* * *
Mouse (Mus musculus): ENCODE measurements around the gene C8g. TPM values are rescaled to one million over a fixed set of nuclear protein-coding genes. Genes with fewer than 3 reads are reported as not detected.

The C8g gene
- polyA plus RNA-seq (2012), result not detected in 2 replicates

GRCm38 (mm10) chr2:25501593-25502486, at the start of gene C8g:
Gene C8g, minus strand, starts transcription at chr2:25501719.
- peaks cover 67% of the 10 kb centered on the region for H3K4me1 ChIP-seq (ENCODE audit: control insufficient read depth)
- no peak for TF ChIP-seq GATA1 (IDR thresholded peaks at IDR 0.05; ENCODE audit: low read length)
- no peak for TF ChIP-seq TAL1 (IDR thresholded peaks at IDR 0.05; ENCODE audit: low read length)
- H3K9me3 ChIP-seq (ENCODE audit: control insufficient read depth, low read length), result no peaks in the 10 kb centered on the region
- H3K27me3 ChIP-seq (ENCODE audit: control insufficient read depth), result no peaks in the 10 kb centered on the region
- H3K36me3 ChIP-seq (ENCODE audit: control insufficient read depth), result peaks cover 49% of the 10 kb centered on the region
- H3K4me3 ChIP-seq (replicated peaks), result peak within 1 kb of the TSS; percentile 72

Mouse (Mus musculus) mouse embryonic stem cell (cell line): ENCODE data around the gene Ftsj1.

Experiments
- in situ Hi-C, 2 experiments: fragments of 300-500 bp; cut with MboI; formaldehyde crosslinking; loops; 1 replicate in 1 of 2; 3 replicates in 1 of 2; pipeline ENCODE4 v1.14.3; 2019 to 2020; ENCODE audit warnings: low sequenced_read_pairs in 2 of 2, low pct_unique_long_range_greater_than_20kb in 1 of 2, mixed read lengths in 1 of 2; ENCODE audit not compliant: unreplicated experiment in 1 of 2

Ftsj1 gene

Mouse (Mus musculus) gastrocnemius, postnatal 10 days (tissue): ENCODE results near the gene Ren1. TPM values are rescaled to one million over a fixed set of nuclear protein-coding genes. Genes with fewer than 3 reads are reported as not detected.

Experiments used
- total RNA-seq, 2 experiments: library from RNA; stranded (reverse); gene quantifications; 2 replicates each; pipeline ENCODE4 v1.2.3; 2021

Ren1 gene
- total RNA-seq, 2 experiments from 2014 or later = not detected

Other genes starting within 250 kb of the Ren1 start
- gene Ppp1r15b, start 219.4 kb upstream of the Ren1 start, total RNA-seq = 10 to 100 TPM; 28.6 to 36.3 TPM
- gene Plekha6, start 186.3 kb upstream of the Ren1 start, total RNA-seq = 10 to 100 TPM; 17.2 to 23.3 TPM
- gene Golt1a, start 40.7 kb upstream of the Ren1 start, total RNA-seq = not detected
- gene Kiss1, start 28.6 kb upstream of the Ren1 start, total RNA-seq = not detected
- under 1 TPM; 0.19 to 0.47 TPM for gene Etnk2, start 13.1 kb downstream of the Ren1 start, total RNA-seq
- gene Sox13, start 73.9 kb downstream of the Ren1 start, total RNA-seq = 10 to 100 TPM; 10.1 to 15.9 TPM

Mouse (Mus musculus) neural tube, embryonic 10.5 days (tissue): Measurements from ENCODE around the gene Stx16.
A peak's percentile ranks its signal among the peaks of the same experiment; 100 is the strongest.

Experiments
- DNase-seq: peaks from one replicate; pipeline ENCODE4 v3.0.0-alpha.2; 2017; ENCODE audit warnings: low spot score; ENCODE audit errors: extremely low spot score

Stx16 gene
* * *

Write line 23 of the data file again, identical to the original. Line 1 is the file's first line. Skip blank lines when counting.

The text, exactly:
- gene Ppp1r15b, start 219.4 kb upstream of the Ren1 start, total RNA-seq = 10 to 100 TPM; 28.6 to 36.3 TPM